What’s ahead for 2023

WashU experts share their insights for this year and beyond.

What changes and trends could we be in for this year?

Will we discover new space frontiers or see AI diagnose cancer?

Will we see tax cuts or continued high inflation?

Here’s what could be in store for our future, according to some WashU experts. 


Good news for greenhouse gases

Major advances in battery technologies will bring us a big step closer this year to large-scale renewable energy goals, international energy independence and a big reduction in greenhouse gases.

Michael Wysession, Professor of Earth and Planetary Sciences in Arts & Sciences


Next two years will be marked by gridlock and vetoes

Speaker McCarthy will struggle to muster a majority for his strategies on key issues. Spending bills and a debt limit increase will certainly test his ability to bargain effectively with the White House and Senate on those issues, with the renegades insisting that the House majority be willing to shut government and generate an economic crisis to achieve their goal of radically reducing the role of the federal government in American life.

Steven Smith, the Kate M. Gregg Distinguished Professor of Social Science in Arts & Sciences


Exciting exploration of Jupiter and Venus

SpaceX’s Starship will successfully complete its first orbital flight test, demonstrating its potential for a huge new lift capacity for planetary spacecraft missions. ESA’s JUICE (JUpiter ICy moons Explorer) will launch, the first of two major missions to the Jupiter system this decade (the second being NASA’s Europa Clipper, scheduled to launch in 2024). And we’ll see lots more exciting Venus-related research published.

Paul Byrne, Associate Professor of Earth and Planetary Sciences in Arts & Sciences

Job Market

Changing economy will threaten pro-labor trend

Persistently high inflation, fears of layoffs and a recession threaten the gains employees have made over the last two years, but all hope is not lost. There are clear ways to keep this momentum going, including cracking down on non-compete and non-solicitation clauses in employee contracts that prevent employees from seeking better opportunities, and updating antiquated labor laws.

Jake Rosenfeld, Professor of Sociology in Arts & Sciences

Artificial Intelligence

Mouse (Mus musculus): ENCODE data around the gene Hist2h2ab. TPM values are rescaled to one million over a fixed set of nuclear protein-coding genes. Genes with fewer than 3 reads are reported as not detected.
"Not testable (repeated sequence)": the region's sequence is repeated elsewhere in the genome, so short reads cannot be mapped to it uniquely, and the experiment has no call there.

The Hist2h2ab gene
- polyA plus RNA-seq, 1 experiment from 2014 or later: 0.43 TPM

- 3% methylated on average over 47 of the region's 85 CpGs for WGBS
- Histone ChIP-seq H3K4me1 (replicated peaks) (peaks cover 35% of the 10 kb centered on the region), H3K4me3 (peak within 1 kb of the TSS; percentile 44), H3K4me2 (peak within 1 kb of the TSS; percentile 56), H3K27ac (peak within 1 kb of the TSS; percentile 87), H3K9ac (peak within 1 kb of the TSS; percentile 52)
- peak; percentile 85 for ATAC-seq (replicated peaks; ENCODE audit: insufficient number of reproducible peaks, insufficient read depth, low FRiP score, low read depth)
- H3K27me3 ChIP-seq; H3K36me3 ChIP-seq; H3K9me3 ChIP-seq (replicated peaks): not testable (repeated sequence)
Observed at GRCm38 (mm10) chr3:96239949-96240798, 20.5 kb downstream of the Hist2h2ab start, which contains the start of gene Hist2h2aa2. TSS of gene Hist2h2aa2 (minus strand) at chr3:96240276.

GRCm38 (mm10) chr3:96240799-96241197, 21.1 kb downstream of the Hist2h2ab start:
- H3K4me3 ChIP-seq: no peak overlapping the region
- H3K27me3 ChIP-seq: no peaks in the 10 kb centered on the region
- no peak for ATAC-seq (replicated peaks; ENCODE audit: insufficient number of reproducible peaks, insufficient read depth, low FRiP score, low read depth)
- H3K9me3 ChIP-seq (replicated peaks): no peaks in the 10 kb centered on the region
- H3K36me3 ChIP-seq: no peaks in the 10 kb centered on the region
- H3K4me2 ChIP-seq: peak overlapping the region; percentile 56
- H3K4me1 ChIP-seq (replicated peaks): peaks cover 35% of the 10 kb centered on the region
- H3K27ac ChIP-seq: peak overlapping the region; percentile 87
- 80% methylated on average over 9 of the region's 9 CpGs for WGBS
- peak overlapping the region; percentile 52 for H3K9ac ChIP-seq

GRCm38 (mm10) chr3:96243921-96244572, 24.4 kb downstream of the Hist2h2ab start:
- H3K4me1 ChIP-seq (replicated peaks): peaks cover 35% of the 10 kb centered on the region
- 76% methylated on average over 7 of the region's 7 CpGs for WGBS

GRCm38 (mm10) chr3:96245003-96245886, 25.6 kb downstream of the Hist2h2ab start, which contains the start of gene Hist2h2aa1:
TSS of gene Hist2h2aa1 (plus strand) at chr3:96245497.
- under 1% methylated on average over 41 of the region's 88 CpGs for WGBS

AI shows promise in medical imaging

Artificial intelligence is showing tremendous promise in medical imaging, specifically in nuclear medicine imaging, in a multitude of applications ranging from image generation, enhancement and analysis … We have seen a lot of research in this area, including multiple papers by our own group. However, for clinical translation of these algorithms, rigorous evaluation is needed.

Abhinav Jha, Assistant Professor of Biomedical Engineering at the McKelvey School of Engineering

Supreme Court

Conservatism to continue

The conservatives on the court have pushed legal policy significantly to the right in the last few years. I expect that trend to continue, in part because the conservative justices see the current state of American politics as presenting a unique and fragile opportunity to create the conversative legal policies they have craved for for so long. There are certainly dangers—indeed, perhaps grave dangers for the institution of the court—but the hard-right conservatives have shown little concern so far for possible damage to the inherently delicate legitimacy of the institution. Pitting legitimacy against conservatism, I expect conservatism to carry the day.

 James L. Gibson, the Sidney W. Souers Professor of Government in Arts & Sciences and an expert on judicial politics

Prescription Drugs

An end to drug shortages in sight

The COVID-19 pandemic awakened the understanding that we are overreliant on foreign producers for essential drugs, putting our public health care system at risk. Over the next few years, the U.S. will establish and build an infrastructure capacity base that will allow for resiliency in our drug supply chain by first leveraging existing manufacturers and then expanding new advanced manufacturing facilities. This will dramatically shift the landscape for the industry and patients and address U.S. drug shortages. 

Anthony Sardella, Adjunct Lecturer and Senior Research Adviser, Center for Analytics and Business Insights at Olin Business School


Growing sustainability

The year of 2023 will see advancement of the discussions and action around fashion sustainability. We are seeing legislative action in Europe requiring companies to define the circularity of textile and apparel products in order to sell in the EU market. Calling out companies who are ‘greenwashing’ or making unfounded sustainable practice claims will be amplified.

Mary Ruppert-Stroescu, Associate Professor and Fashion Design Area Coordinator at the Sam Fox School of Design & Visual Arts


Cities serving everyone

For the first time, planning, transportation, housing, and utility agencies are utilizing data as a way to focus investment in the places and for the people who need it the most. Technology companies, city agencies (many with newly formed equity departments), and community groups are working together to move investment decisions from back room deals to front room, open door, community-prioritized, and equity-based conversations intended to co-create equitable cities.

Linda C. Samuels, Associate Professor of Urban Design at the Sam Fox School of Design & Visual Arts

Producer: Kristin Grupas
Editor: Kelly Wiese Niemeyer
Designer: Krista Miller
Contributors: Liam Otten, Talia Ogliore, Sara Savat

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